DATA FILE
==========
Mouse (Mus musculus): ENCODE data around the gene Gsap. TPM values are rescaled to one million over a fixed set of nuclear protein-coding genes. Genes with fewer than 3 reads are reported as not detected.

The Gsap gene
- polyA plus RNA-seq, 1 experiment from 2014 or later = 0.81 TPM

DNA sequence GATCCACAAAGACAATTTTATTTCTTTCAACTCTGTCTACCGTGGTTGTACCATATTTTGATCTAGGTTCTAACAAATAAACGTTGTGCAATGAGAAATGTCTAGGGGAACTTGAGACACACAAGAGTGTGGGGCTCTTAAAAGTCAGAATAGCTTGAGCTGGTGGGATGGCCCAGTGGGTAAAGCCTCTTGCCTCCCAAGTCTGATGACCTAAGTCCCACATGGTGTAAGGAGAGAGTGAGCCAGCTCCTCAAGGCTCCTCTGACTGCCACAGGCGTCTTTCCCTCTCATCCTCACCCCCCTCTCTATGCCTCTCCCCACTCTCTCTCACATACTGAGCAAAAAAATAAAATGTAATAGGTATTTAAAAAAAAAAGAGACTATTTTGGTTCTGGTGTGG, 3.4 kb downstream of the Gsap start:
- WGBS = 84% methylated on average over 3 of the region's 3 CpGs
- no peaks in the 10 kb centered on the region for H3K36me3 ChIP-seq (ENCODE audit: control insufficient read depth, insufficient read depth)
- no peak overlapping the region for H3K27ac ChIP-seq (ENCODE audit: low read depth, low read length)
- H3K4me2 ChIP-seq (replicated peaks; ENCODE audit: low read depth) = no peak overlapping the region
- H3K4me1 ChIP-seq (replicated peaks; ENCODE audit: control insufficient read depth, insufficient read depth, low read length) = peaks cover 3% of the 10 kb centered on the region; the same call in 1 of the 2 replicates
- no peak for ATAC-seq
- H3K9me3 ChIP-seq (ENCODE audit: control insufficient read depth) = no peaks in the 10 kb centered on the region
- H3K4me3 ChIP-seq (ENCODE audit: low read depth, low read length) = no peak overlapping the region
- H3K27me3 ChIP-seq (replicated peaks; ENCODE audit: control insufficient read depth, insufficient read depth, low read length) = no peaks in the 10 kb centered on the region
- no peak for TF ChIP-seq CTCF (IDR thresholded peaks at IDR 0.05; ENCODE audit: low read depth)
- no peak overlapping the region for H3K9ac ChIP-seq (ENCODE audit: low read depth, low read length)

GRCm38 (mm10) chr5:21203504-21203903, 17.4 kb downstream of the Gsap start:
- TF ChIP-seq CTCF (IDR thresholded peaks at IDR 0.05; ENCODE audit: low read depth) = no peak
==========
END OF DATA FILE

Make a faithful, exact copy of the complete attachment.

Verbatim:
Mouse (Mus musculus): ENCODE data around the gene Gsap. TPM values are rescaled to one million over a fixed set of nuclear protein-coding genes. Genes with fewer than 3 reads are reported as not detected.

The Gsap gene
- polyA plus RNA-seq, 1 experiment from 2014 or later = 0.81 TPM

DNA sequence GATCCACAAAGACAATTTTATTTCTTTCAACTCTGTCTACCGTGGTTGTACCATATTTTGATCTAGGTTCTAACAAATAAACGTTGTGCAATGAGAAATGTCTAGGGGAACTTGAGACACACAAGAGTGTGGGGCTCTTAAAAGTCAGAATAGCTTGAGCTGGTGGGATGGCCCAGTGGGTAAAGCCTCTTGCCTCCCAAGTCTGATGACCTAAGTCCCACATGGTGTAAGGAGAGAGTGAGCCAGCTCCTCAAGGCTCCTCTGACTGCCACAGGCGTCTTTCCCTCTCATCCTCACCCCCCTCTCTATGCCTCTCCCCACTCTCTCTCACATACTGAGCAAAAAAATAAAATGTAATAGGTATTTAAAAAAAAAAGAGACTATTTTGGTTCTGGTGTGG, 3.4 kb downstream of the Gsap start:
- WGBS = 84% methylated on average over 3 of the region's 3 CpGs
- no peaks in the 10 kb centered on the region for H3K36me3 ChIP-seq (ENCODE audit: control insufficient read depth, insufficient read depth)
- no peak overlapping the region for H3K27ac ChIP-seq (ENCODE audit: low read depth, low read length)
- H3K4me2 ChIP-seq (replicated peaks; ENCODE audit: low read depth) = no peak overlapping the region
- H3K4me1 ChIP-seq (replicated peaks; ENCODE audit: control insufficient read depth, insufficient read depth, low read length) = peaks cover 3% of the 10 kb centered on the region; the same call in 1 of the 2 replicates
- no peak for ATAC-seq
- H3K9me3 ChIP-seq (ENCODE audit: control insufficient read depth) = no peaks in the 10 kb centered on the region
- H3K4me3 ChIP-seq (ENCODE audit: low read depth, low read length) = no peak overlapping the region
- H3K27me3 ChIP-seq (replicated peaks; ENCODE audit: control insufficient read depth, insufficient read depth, low read length) = no peaks in the 10 kb centered on the region
- no peak for TF ChIP-seq CTCF (IDR thresholded peaks at IDR 0.05; ENCODE audit: low read depth)
- no peak overlapping the region for H3K9ac ChIP-seq (ENCODE audit: low read depth, low read length)

GRCm38 (mm10) chr5:21203504-21203903, 17.4 kb downstream of the Gsap start:
- TF ChIP-seq CTCF (IDR thresholded peaks at IDR 0.05; ENCODE audit: low read depth) = no peak